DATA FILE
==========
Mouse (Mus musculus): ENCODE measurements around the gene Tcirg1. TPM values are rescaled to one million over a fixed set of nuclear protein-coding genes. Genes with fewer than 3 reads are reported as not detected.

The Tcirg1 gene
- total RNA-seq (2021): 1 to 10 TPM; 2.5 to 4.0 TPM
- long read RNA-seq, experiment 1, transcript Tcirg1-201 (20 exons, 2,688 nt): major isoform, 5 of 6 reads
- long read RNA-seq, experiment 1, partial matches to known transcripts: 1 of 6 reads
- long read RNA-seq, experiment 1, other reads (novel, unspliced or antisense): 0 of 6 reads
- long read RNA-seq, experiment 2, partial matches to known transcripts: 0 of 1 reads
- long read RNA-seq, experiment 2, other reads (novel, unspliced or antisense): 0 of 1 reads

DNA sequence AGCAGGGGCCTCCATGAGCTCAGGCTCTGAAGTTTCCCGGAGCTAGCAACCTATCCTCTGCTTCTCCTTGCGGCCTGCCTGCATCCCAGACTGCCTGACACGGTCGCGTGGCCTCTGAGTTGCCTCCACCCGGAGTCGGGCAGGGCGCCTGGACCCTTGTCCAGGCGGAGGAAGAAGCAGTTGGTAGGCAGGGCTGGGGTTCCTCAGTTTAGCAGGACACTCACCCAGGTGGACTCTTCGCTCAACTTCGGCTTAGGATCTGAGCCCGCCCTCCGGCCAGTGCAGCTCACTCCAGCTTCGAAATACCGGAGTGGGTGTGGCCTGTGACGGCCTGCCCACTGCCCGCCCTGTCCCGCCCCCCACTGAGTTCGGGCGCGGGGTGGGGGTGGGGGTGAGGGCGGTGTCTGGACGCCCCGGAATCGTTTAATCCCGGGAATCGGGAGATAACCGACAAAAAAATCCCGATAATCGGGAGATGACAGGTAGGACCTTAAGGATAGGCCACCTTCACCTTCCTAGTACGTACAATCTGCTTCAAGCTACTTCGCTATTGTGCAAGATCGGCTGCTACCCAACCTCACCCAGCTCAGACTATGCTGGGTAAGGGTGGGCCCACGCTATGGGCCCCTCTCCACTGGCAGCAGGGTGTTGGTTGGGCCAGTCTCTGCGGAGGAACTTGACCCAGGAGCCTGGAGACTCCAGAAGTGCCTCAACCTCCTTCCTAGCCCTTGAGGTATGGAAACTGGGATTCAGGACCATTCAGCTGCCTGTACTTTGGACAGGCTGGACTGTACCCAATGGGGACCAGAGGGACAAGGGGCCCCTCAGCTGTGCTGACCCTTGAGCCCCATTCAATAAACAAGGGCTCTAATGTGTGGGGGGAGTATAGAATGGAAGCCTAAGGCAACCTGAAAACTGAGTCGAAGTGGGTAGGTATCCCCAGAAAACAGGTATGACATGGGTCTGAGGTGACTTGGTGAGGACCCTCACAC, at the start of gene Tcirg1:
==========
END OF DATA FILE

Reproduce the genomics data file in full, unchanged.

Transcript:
Mouse (Mus musculus): ENCODE measurements around the gene Tcirg1. TPM values are rescaled to one million over a fixed set of nuclear protein-coding genes. Genes with fewer than 3 reads are reported as not detected.

The Tcirg1 gene
- total RNA-seq (2021): 1 to 10 TPM; 2.5 to 4.0 TPM
- long read RNA-seq, experiment 1, transcript Tcirg1-201 (20 exons, 2,688 nt): major isoform, 5 of 6 reads
- long read RNA-seq, experiment 1, partial matches to known transcripts: 1 of 6 reads
- long read RNA-seq, experiment 1, other reads (novel, unspliced or antisense): 0 of 6 reads
- long read RNA-seq, experiment 2, partial matches to known transcripts: 0 of 1 reads
- long read RNA-seq, experiment 2, other reads (novel, unspliced or antisense): 0 of 1 reads

DNA sequence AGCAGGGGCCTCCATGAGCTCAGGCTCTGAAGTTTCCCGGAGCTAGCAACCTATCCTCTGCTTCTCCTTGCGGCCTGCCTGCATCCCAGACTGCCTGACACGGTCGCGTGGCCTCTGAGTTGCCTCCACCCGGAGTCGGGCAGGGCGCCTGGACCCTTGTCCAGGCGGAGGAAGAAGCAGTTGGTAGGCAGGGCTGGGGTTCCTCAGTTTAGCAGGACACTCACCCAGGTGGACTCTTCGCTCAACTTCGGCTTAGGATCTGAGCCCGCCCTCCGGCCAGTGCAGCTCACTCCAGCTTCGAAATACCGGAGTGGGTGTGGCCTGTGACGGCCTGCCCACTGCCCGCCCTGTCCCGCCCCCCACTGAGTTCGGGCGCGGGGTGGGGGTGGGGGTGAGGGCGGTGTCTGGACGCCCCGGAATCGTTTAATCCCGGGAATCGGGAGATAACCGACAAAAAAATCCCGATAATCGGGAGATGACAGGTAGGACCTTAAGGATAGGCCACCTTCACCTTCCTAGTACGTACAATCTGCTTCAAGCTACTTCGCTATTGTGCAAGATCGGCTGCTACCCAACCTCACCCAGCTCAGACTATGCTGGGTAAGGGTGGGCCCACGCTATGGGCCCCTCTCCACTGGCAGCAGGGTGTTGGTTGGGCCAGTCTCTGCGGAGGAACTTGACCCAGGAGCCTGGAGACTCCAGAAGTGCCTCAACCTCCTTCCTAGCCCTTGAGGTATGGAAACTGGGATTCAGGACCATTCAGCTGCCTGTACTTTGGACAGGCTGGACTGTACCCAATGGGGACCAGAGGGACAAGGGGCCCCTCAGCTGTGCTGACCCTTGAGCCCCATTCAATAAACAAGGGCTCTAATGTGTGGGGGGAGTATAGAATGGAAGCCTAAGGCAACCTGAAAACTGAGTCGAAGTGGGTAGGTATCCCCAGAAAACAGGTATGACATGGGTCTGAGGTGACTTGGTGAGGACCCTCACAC, at the start of gene Tcirg1: